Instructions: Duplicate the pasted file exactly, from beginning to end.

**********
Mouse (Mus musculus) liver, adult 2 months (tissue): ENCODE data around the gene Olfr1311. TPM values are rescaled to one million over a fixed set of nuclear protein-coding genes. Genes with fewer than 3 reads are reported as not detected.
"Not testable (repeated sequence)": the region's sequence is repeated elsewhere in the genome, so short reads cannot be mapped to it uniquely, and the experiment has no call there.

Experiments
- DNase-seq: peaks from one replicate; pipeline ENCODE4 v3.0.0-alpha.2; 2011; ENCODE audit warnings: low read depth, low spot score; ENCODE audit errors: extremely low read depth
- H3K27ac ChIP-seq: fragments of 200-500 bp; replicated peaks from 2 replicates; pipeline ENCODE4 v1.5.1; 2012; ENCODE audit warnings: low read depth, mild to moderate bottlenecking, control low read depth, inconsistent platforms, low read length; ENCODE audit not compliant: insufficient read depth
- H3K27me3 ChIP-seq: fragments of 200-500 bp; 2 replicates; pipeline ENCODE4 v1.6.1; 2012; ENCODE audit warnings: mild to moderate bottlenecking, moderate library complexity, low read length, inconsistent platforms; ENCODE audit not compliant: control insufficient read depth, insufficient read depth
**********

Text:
Mouse (Mus musculus) liver, adult 2 months (tissue): ENCODE data around the gene Olfr1311. TPM values are rescaled to one million over a fixed set of nuclear protein-coding genes. Genes with fewer than 3 reads are reported as not detected.
"Not testable (repeated sequence)": the region's sequence is repeated elsewhere in the genome, so short reads cannot be mapped to it uniquely, and the experiment has no call there.

Experiments
- DNase-seq: peaks from one replicate; pipeline ENCODE4 v3.0.0-alpha.2; 2011; ENCODE audit warnings: low read depth, low spot score; ENCODE audit errors: extremely low read depth
- H3K27ac ChIP-seq: fragments of 200-500 bp; replicated peaks from 2 replicates; pipeline ENCODE4 v1.5.1; 2012; ENCODE audit warnings: low read depth, mild to moderate bottlenecking, control low read depth, inconsistent platforms, low read length; ENCODE audit not compliant: insufficient read depth
- H3K27me3 ChIP-seq: fragments of 200-500 bp; 2 replicates; pipeline ENCODE4 v1.6.1; 2012; ENCODE audit warnings: mild to moderate bottlenecking, moderate library complexity, low read length, inconsistent platforms; ENCODE audit not compliant: control insufficient read depth, insufficient read depth